Army Times asked online readers if they thought a software program could help stem the upward trend of suicides in the Army. Responses ranged from indignation to sincere hope, but the criticisms were the same.

"This will turn into another admin requirement that will keep [noncommissioned officers] and officers from actually interacting with and leading their soldiers," said Dennis Halleran, who belongs to the United States Army Facebook network and lists himself as a veteran of Operation Iraqi Freedom.

"I just left from downrange and, in my company, both platoon leaders and the commander are so far removed from what's going on in their own company," said a soldier with more than 15 years' experience who spoke extensively with Army Times. He requested that he not be identified.

"All we need is to add more computer face time for them to not know their soldiers," he said.

It's a common concern among soldiers, that leaders are spending less time getting to know them and more time telling the chain of command what it wants to hear.

"I had one of my soldiers that was getting separated from his wife, he was then … labeled high-risk," the anonymous soldier said. "My platoon leader wanted all the info but was not concerned about what was happening with the soldier, only about filling out this sheet because we have to brief it at command and staff."

When soldiers responded to an Army Times request this year for suicide experiences for a special report in the Oct. 24 issue, many of them expressed frustration with a leadership environment more focused on discipline and authority than concern for soldiers.

Soldiers expressed similar concerns about the Commander's Risk Reduction Dashboard.

"[U]napproachable, and abusive leaders contribute to these suicides … being able to come forward to your platoon sergeant or another senior leader without being tormented by your squad leader would be helpful," said James W. Coffell. "I know it happens, because I was a platoon sergeant for 12 of my 22 years and I had many soldiers come to me because I was approachable and did not get my kicks out of making their situation worse."

Some worried that the information in the database could be used against a soldier, labeling him a troublemaker as soon as he entered a new unit. The CRRD compiles information from databases that commanders already have access to, although it does make the information easier to find.

McFarling explained that the dashboard will be useful for commanders to get acquainted with their new soldiers' histories as they transfer into a unit. Having all of the information upfront can help commanders understand a soldier before their first conversation, he said.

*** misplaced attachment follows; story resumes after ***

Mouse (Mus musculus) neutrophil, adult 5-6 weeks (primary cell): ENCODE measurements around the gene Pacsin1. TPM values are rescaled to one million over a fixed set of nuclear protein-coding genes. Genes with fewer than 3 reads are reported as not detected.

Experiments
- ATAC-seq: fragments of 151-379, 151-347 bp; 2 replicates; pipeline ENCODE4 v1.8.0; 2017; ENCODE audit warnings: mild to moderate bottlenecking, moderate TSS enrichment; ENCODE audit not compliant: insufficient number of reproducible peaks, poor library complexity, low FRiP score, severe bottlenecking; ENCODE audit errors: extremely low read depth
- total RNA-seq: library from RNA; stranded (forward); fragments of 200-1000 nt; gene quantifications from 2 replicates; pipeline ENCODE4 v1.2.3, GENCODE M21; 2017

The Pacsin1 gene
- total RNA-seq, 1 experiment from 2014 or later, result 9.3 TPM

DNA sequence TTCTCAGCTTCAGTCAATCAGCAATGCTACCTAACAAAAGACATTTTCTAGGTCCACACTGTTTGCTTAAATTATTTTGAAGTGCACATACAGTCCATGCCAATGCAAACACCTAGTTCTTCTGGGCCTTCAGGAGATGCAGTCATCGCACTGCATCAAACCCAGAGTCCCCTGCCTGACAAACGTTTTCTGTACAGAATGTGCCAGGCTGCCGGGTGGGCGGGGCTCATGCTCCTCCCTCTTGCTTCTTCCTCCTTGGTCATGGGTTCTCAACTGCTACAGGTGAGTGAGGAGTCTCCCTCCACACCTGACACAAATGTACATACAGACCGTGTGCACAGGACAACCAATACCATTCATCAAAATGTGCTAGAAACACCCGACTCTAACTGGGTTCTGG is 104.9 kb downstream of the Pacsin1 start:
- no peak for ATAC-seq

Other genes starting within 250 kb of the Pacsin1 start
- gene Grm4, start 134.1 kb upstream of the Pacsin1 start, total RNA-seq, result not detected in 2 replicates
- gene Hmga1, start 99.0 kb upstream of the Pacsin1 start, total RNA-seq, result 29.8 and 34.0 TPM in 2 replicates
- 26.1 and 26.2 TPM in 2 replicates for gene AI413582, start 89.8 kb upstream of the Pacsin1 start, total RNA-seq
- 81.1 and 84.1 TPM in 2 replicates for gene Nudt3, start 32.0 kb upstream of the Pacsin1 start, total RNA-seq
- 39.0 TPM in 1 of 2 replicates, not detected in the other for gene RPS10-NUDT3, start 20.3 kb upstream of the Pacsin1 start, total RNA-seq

"We know from looking at the data that transition is one of the points that's most crucial for suicides," he said. "How well the soldier and the family go through transition can determine a lot about how successful they're going to be."

Other responses cited Army's promotion system as a direct contributor to the suicide rate, explaining that NCOs they view as inexperienced and unqualified create the stressful work environments that contribute to a soldier's mental health.

"Those who have the high-demand [military occupational specialties] with [physical training] and weapon scores that are above average somehow make it through," said James Whalen, whose Facebook profile lists his employer as the Army Signal Regiment.

"We promote people to sergeant in just a few years and staff sergeant right after that because that soldier has had ‘good results,' but that same soldier lacks true leadership skills because you don't develop them over night!" Whalen said. "We have lots of novice leaders at the direct leadership level, and it causes these problems."

Expanding on the idea

Although the forthcoming first iteration of the software produces reports based on statistics, representatives of the G-1's office explained that a proposed expanded version of the software would include intervention suggestions, points of contact and graphs to visually represent soldier behavior.

There are also plans to expand the high-risk behavior categories to 20 and incorporate reports from even more Army databases.

Army representatives stressed that the dashboard is not a solution to suicide but another tool to help leaders better know their soldiers.

McFarling acknowledged that the responsible use of the data will be largely in commanders' hands, but that overall, the Army has soldiers' best interests at heart.

"We've put soldiers through a lot in the last 12 years," he said. "Some of that comes out as risk or potential risk. We owe it to the soldier to do everything we possibly can, and we want the commanders to be part of the solution."